What 20-Somethings Want to Know About Credit Cards (Part 2)

/ BY / Credit 101

Here are some more questions that were asked by young adults who have never had a credit card.

What does APR mean?

APR stands for annual percentage rate. It’s the rate of interest that you’ll pay over the course of a year if you carry a balance on your credit card account.

How is the APR different from the periodic interest rate that they show on a credit card statement?

The monthly periodic interest rate is the rate that you pay on your balance on each credit card statement. You can find your monthly periodic interest rate by dividing the APR by 12.

So if your annual percentage rate is 24%, your periodic interest rate is 2%.

There’s also a daily periodic interest rate. You can calculate that by dividing your APR by 365.

What does it take to qualify for a credit card? Will I have to get a co-signer?

Since the bank issuing the credit card wants to be sure it gets its money when it extends you credit, proof of a steady income is probably the most important qualification. If you’re married but not working, you might be able to qualify based on the income of your spouse.

If you’re under 21, you’ll have to prove that on your own you earn enough to make payments on a credit card. Otherwise you’ll need a co-signer on the account.

How many credit cards can I have? How many should I have?

You can have as many credit cards as you can get approved for. But you need to ask yourself why you’d need more than two or three, especially if you’re tempted to use them all. Having too many cards could be a good way to get yourself buried under credit card debt.

How many credit cards should you have? Maybe one that you use all the time, and a spare or two in case you lose that card and/or have some kind of emergency expense that you have to charge. Just be sure to use your backup cards occasionally so the bank doesn’t cancel them for non-use.

Will the bank warn me if I’m going over my credit limit?

No—but you do have some options if you’re concerned about going over your limit (and having to pay the fees that the bank charges when you do so).

The Credit Card Accountability, Responsibility and Disclosure (CARD) Act, which went into effect in 2010, set up the rules for over-the-limit transactions. Unless you specifically tell the card-issuing bank that you want to be allowed to exceed your credit limit, you won’t be allowed to do so. Your credit card will be declined if a transaction would push it over the limit.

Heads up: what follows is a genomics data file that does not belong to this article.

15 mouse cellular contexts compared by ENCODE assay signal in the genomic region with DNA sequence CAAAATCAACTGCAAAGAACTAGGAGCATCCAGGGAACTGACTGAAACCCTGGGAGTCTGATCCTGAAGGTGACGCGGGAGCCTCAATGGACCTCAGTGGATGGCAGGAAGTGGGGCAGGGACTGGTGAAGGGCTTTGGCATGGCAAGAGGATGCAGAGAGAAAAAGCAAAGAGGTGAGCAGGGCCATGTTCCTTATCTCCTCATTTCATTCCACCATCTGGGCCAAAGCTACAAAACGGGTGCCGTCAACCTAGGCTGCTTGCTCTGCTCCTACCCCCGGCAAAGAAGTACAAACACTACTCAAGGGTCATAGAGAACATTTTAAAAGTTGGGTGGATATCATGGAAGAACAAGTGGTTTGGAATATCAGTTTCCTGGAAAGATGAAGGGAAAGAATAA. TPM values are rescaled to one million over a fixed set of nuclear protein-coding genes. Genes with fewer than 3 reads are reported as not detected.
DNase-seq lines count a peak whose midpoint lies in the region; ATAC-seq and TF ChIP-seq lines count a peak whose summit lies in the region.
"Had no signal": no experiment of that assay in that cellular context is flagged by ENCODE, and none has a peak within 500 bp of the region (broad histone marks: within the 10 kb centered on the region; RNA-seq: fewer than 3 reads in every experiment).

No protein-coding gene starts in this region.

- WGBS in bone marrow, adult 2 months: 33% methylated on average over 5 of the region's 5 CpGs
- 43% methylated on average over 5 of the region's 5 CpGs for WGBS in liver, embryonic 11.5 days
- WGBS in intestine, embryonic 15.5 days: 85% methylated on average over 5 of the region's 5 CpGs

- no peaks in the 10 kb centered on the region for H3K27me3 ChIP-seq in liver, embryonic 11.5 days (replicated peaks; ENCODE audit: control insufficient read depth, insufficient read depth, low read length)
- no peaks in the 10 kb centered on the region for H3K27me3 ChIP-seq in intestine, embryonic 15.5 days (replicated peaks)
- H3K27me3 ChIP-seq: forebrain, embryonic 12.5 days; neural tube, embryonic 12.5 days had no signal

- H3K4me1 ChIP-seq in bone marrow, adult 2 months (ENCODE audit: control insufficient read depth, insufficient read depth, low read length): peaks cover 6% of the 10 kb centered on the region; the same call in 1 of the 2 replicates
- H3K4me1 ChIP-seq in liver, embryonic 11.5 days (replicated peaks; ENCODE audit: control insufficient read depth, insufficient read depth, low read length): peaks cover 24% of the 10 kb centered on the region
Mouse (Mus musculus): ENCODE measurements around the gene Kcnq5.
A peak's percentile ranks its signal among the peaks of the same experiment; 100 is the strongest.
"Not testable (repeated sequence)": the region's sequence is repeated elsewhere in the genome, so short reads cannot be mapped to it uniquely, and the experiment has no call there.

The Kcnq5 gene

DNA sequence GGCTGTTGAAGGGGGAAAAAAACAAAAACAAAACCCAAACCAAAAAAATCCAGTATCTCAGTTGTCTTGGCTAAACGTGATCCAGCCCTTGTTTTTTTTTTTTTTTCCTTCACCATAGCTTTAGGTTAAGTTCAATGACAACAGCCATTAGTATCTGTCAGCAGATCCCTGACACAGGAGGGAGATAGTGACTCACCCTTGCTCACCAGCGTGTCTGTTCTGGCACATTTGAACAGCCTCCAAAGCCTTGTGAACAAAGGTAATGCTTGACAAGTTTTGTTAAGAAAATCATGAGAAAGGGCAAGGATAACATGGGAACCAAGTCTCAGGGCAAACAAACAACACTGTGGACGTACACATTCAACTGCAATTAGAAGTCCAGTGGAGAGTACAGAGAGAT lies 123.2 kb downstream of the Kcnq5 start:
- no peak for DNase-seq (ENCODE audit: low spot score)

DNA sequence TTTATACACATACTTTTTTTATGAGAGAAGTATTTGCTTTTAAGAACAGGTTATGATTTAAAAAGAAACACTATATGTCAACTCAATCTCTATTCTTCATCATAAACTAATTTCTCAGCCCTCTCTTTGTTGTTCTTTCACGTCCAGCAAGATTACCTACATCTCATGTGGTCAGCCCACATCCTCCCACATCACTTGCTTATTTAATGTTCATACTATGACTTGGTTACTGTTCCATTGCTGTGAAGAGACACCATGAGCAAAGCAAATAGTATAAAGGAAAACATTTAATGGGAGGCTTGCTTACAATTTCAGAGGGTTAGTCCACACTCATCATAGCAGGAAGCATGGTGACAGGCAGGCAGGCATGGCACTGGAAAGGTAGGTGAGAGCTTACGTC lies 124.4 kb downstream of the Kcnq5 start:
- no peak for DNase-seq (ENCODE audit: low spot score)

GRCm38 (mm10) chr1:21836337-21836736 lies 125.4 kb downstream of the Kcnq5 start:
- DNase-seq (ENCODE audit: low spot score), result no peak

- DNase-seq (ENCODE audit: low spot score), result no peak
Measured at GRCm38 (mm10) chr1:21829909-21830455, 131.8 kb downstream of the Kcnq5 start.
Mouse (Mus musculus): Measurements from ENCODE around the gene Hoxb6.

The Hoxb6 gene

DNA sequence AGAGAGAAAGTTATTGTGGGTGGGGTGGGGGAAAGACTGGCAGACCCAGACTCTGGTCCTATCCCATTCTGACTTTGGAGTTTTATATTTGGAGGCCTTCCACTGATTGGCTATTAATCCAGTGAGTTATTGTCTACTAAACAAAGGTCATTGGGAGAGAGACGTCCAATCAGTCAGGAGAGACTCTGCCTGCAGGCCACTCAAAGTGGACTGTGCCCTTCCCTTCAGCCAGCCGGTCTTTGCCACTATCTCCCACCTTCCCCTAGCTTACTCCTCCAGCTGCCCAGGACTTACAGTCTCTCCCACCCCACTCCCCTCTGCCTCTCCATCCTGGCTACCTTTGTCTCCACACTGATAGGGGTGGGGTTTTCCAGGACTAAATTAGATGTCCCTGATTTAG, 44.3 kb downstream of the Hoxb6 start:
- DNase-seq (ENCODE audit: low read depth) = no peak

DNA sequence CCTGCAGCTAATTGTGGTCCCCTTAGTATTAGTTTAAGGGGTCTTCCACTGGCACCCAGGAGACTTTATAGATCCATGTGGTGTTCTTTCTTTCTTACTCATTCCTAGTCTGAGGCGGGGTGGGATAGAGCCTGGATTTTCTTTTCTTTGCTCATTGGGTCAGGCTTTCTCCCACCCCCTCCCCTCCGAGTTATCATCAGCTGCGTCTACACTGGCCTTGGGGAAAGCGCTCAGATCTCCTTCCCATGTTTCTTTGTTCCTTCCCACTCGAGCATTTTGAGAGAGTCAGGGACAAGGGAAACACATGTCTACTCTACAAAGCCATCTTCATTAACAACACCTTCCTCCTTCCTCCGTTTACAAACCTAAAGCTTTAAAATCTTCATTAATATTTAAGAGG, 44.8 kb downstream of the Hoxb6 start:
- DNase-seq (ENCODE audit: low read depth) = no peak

You can opt out of the over-the-limit rule; you just have to tell your credit card company. In that case, your credit card won’t be declined—but you could end up paying some hefty fees for exceeding your limit.

When I pay with a debit card and use the credit option, the bank takes the money out of my account automatically. Will they do that with a credit card?

Most of the big credit card issuers will allow you to set up automatic payments. That means they’ll take whatever amount you designate—the outstanding balance, the minimum payment, or some other sum—out of your bank account on the date that you choose.

But don’t confuse a credit card with a debit card’s credit option. When you choose credit when using your debit card, the money is taken out of your account automatically and usually within a business day. With a credit card, you have to go through a process to set up withdrawals from your account, and those withdrawals are made only once a month on the day you designate.

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Please note your financial situation is unique and our tips & advice presented here may not be appropriate for your situation. CreditCardXpo.com recommends that you seek different advice & opinions from your own accountant or financial adviser who understands your individual circumstances before making any important decisions or implementing any financial strategy.